# (I Can’t Get No) SATisfaction

By
Henri de Boutray
June 23, 2022
7 minutes

Problem-solving is a cornerstone of our society as it allows us to create complex processes that make our lives easier. Improving those processes should probably not be an end in itself (efficiency for the beauty of efficiency), but better processes may lead to positive outcomes (efficiency for reduced energy consumption, simpler processes to understand, etc…). Amongst the problems, we are confronted with every day (conscientiously or not), discrete problems are omnipresent. The present article is on a specific class of those problems called SAT problems.

SAT or boolean SATisfiability problems are problems encoded as logic formulas. The goal is to find a value for the variables of the formula such that it evaluates to True. We say that those values satisfy the formula, and when such a set exists, the formula is satisfiable (it is not always the case!). Having the ability to solve SAT problems also enables the solving of many other discrete problems. When looking for a reason to want to solve SAT problems, we can first see that SAT is a very complex problem to solve (called an NP-complete problem) [Coo71], which makes it a great theoretical study subject to analyze fundamental notions concerning quantum advantage (in particular the likely differences between the P, NP and quantum equivalent classes of complexity). But they are much more than that.

Most discrete optimization problems can be encoded as SAT problems, which makes the SAT solvers extremely useful tools. Here is some examples of areas where SAT solvers are used:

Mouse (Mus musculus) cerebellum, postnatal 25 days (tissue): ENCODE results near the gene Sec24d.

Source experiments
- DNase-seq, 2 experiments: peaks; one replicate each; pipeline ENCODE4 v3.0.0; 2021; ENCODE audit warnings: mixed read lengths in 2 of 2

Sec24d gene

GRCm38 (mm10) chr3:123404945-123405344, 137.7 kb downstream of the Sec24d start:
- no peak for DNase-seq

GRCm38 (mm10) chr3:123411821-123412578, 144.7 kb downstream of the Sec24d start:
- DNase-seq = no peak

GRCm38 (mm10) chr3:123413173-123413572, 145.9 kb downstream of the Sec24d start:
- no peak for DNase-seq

• automated-testing (model checking), for software but not only [SBS96; BCCZ99];
• automated/semi-automated theorem proving and formal software verification [DLL62; Sta94; BFMP11];
• Electrical Design Automation (EDA): formal equivalence checking [PK00] or FPGA routing [NSR02];
• cryptoanalysis [TID20];
• various discrete optimization problems [LAK+14].

These problems are usually huge in terms of the number of variables and formula size, which implies an important need for efficient solvers.

Solving more efficiently those problems using quantum computing would then enable us to use the quantum advantage for many discrete problems.

## Good candidates for quantum computing

Many theoretical algorithms have already been exhibited (more than 400 references split into more than 60 categories of algorithms centralized in the quantum algorithm zoo [Jor21]), some of them have been run on quantum processors, but the real promise of breakthrough results thanks to quantum computing is still just that: a promise. In this context, SAT problems are especially interesting because of the huge size of the problems. Indeed, quantum computing is all about gaining a complexity advantage over classical computing: because of the nature of complexity comparison, the quantum advantage only gets bigger as the size of the systems grows. This is the reason why SAT problems are such good candidates: real-life example are typically using several thousand variables and exponentially more clauses. They are easy to check but because of the number of variables, it is extremely long to brute-force a solution.